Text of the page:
Thursday, April 12, 2012
I don't know if this is a San Francisco phenomenon or if it happens everywhere, but almost anytime you call the City or State you end up talking to a person for whom English is their second language. Many people complain bitterly about this, but that doesn't bother me. People blame the accents but I don't think it's the accents that make it difficult. It's the bureaucracy speak.
After spending three days in a morass of red tape, I can safely say that Bureaucracy has its own language. And that language does not have any words for "please", "thank you" or "maybe." It is limited to a structure of "if, then." If you received that paper, then you must complete it. It doesn't matter how ludicrous, it's just IF, THEN. If you have three heads, then you MUST wear three hats. It is rule based.
Maggie of course, does not fit in an IF, THEN world. Never has. never will. And it is my job as her advocate to break through that to get answers. It is frustrating. But I am persistent and eventually get what I need. This time I may have waited to long to begin the discussion, but hopefully I have prevented an error from occurring. IF that is the case, THEN I will be happy
Maggie receives Medi-cal, the California program for Medcaid. Medi-cal has been a complete lifesaver for us. Even with our private insurance, there is absolutely no way we could have kept Maggie at home and healthy without this program. It pays for things the insurance doesn't cover or only partially covers. It also used to pay for the nursing, though that is now paid through another program.
Medi-cal is now going to a managed care model, but the few beneficiaries like Maggie, who have private insurance, are not supposed to sign up for a managed care plan. Because of that I ignored the packet of material that arrived in January about choosing plans. It was sitting on the table in the hall for weeks unopened. Last week Maggie received a letter saying the State of California would choose a program for her if they didn't get a response by April 14. Hmmm. Maybe there's a problem here. I started to call.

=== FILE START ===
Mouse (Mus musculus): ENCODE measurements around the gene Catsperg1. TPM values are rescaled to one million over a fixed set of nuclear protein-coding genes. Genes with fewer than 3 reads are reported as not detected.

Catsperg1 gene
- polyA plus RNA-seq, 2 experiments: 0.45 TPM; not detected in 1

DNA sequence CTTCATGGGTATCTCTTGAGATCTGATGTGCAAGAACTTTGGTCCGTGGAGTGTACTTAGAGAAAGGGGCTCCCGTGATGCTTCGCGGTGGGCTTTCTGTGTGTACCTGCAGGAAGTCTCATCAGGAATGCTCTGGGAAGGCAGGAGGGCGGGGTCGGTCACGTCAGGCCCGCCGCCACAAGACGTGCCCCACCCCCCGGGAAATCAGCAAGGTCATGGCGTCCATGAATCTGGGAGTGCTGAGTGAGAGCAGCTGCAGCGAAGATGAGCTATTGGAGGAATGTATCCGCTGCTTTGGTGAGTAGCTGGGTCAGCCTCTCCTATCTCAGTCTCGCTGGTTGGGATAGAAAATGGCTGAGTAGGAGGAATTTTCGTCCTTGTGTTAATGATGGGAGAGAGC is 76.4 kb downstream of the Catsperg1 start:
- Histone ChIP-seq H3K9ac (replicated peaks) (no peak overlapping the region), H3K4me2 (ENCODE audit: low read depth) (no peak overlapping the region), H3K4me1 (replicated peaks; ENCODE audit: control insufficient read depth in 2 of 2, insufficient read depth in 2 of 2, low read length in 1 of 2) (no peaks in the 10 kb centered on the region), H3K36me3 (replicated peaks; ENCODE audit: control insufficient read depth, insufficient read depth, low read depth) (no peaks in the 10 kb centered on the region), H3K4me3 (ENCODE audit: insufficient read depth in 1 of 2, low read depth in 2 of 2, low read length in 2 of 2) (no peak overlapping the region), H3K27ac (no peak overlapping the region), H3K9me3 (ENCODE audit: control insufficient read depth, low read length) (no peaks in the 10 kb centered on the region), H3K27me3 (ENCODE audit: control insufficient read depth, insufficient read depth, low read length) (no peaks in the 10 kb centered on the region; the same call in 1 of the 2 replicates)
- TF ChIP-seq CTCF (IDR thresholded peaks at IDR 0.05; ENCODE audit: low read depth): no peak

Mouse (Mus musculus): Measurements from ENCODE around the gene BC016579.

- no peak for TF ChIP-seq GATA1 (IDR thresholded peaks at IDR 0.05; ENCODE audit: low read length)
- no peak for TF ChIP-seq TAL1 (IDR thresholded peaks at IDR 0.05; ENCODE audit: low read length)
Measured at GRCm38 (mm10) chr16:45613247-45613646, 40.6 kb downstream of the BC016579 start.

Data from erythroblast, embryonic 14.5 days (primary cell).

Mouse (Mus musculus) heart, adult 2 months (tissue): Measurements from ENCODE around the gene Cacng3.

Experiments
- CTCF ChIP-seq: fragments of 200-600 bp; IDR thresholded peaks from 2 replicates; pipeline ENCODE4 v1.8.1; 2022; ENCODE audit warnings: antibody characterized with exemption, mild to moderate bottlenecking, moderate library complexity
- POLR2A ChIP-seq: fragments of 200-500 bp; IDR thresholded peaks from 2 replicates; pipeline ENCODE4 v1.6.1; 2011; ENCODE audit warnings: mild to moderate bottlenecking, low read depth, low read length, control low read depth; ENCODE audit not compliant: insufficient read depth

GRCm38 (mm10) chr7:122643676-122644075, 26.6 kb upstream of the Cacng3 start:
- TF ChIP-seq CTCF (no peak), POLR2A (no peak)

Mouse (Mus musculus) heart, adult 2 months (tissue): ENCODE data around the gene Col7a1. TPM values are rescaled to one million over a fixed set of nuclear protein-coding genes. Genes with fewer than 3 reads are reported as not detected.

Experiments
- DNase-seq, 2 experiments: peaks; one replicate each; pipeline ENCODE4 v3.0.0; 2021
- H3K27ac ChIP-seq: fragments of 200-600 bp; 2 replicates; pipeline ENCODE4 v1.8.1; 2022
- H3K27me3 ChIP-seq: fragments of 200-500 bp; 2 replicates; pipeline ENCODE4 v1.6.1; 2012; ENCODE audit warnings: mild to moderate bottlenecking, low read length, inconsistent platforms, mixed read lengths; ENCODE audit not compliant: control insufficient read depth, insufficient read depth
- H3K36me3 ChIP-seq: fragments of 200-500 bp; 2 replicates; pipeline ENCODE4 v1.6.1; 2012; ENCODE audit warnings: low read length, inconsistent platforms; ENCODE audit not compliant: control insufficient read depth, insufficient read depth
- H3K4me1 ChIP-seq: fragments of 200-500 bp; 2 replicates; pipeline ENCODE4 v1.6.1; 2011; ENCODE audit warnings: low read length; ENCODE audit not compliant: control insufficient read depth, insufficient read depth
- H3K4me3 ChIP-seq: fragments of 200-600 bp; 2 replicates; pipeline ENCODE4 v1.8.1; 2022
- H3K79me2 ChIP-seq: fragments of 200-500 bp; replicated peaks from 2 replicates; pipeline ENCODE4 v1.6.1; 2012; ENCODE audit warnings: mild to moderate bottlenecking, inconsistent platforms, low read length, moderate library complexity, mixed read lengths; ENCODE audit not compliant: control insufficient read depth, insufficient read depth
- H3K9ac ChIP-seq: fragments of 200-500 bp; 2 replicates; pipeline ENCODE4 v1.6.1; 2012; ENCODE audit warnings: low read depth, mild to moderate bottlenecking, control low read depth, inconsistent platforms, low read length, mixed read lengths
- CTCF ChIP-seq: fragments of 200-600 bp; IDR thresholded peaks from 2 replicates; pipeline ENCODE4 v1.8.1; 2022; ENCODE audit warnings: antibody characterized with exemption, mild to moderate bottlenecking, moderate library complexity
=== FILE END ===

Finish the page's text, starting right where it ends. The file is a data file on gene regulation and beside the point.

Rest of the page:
The number in the packet is Health Care Options, only for making the choice or questions about the choices. IF there were other types of questions, THEN I had to call Medi-cal. OK. call medi-cal. IF she received the packet THEN she must choose a plan. Call Health Care Options. Lather rinse repeat until on about the 4th call to medi-cal, the woman tells me Maggie does NOT have private insurance. Yes, I assure her, she does. She always has. IF the computer says she doesn't THEN she doesn't.
But she's right. It doesn't matter what I say, it matters only whats in the system. This woman is actually helpful and tells me I have to fix it with Social Security. Oh joy. Another huge bureaucracy. But I have a secret weapon. I have the direct line of the guy who did Maggie's intake for SSI and I still have to give him other information. I can call someone directly. It takes a day or so to connect, and he confirms that the private insurance is not in the system. (I must have checked some box incorrectly.) That is fixed. I start the other calls again. Three or four calls later, a woman in Sacramento tells me to instruct Social Security to advise medi-cal of the change and then call back on Monday and see if the records have been updated. I wonder why a federal office of Social Security would have to report to a State medi-cal office (things usually flow the other way), but I do as instructed. As anticipated, my contact at Social Security says, we don't really have any direct contact with them.
I decided to walk away from it and hope for the best. First. though I sent a letter explaining what was happening and that I would check back on Monday. Of course, they are FORM people. I'm quite sure they won't know what to do with a letter with complete sentences. Letters are "maybe" things. That does not compute in Bureau-speak.
IF I have to start this all over again, THEN I am going to scream.